5. HIRE DIRECT. Next time you want a new item of clothing for that special occasion, hire that local seamstress!

6. MAKE IT YOURSELF. Do you have a stockpile of fabrics and patterns for things you’ve intended on making for yourself? Commit to making yourself one item on a regular basis!

I say…

My Summer of 84 in NYC

My talented friend and Artist, Nancy Scheer​​ reminded me on Facebook that this is the 30 year anniversary of our summer at Parsons School of Design in NYC!
It was quite a hell hole back then, with a very high crime rate, but it was the unmatched epitome of fashion and music in the 1980’s.
At 17, I was let loose in NYC, with an electric guitar, some leather pants and some art supplies!
We attended art classes Monday To Thursday.
I took a Communication Design class in the days before computer graphics even existed. Commercial Art back then, consisted of using vinyl graphic Letraset type fonts and photo editing was literally cutting off someones head in one photo and paste it to another body! We had art by day and party by night.
I flew to NYC with a fellow artfag from High School, Chrisula Constantine.

My 1980's Birthday, Probably 17th.

My 1980’s Birthday, Probably 17th.

Chrissy and I had fully intended on moving to L.A. after High School to find the rest of our metal band we had already name “Latem Tar” (Metal Rat spelled backwards!) but then boys happened and I ended up moving to Florida, where I have remained since 85.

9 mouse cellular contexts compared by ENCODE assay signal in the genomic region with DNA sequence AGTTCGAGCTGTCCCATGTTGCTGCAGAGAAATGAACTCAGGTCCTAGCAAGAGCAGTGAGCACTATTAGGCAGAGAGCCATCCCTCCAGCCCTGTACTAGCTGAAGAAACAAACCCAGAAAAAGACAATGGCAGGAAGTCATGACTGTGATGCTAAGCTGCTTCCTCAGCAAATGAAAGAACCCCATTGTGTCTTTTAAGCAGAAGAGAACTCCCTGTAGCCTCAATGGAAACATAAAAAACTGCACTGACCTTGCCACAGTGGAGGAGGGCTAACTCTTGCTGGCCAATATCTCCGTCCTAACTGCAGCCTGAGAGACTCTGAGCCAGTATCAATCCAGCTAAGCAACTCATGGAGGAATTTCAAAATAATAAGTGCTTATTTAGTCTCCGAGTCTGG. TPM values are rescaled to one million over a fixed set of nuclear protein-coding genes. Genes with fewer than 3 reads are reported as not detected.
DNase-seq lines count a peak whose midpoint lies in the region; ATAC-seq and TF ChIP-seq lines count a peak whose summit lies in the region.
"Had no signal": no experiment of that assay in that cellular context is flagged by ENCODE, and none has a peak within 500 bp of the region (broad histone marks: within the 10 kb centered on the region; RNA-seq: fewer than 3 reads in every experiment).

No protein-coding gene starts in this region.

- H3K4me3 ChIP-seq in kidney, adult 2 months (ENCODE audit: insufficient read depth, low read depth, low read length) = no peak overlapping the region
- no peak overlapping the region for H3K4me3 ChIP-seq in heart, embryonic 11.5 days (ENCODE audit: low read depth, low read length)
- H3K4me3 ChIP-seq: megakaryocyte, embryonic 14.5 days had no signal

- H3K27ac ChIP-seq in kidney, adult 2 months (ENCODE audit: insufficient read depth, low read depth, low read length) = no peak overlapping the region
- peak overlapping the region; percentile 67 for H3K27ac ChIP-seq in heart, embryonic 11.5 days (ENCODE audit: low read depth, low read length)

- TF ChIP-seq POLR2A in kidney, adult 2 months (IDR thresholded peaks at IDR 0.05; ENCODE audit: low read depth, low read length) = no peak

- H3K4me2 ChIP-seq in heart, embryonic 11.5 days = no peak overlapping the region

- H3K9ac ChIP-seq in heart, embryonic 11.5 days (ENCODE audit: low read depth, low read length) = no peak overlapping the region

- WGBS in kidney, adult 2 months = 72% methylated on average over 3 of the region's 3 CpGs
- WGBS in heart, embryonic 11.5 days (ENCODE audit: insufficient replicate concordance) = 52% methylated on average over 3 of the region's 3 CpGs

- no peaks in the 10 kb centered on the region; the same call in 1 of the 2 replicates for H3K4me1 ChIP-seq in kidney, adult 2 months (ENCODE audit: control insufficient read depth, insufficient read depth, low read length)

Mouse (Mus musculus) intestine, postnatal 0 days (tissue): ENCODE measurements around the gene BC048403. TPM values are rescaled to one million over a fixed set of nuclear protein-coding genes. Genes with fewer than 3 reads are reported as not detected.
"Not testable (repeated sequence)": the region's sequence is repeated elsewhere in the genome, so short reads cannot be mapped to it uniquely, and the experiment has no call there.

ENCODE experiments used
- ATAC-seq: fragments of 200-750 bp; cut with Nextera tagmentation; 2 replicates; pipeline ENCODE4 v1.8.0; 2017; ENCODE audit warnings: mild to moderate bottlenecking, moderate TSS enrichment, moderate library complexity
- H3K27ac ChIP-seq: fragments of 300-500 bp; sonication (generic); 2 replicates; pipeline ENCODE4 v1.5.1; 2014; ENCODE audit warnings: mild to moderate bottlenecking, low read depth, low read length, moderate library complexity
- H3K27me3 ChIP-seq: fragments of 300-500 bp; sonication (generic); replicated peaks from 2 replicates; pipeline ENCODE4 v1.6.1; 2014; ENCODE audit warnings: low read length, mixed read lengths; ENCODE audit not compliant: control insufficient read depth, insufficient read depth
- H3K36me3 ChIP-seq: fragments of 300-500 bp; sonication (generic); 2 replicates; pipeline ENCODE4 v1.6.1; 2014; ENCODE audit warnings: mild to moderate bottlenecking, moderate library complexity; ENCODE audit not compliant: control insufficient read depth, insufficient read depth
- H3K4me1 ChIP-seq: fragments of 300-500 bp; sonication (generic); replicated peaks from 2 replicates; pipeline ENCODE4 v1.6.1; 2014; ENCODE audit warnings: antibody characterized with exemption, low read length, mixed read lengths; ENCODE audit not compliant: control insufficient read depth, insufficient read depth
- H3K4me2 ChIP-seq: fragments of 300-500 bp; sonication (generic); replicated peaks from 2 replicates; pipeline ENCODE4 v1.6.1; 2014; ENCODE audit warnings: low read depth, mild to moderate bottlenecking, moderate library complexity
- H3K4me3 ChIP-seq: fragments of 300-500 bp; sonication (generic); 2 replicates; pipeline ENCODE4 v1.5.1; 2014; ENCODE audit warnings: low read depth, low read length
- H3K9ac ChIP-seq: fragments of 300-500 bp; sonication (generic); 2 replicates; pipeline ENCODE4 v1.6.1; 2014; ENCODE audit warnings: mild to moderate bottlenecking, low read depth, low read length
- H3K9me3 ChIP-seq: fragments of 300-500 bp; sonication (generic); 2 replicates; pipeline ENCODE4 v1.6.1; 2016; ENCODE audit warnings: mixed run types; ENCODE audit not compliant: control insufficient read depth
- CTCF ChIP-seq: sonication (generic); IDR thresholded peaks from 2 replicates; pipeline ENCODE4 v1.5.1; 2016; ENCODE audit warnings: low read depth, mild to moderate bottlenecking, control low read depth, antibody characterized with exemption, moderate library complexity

We shared a lofted Union Square apartment. Our bedroom, was basically two beds, up a 8″ ladder and the room below contained 2 wardrobes for our stuff and a small desk. We had a giant window that over looked the street and the building directly across.

We shared a kitchen and eating area with Vivian and Beth, who had a bedroom like ours. There was a common living and recreation area, shared by other students, down the hall and a pay phone. Most of the time the elevator was broken and we had to walk or stumble up 11 flights of stairs. We walked everywhere and had blisters for weeks!

Within a day or so, we noticed people across the street spying on us with cameras and binoculars, Chris and I went out and bought a giant Judas Priest poster which became our “curtain”, but since the open window was our only air conditioning, it stayed open 24/7. You could hear the riff raff on the streets, and smell the garbage from the 11th floor.

Our bathroom was notable and became a tour stop on our floor. Somehow we managed to get the handicap room with a giant walk in shower and toilet with bars on the side. We all took turns worshipping it.

We had the weekend to do whatever we wanted. I think I learned more on the weekends than I ever learned in school!
It was off the chain, we drank, bought food from vendors on the streets, partied, and carried on like rock stars. We went to a theme party that was a mock funeral, Coffin and all.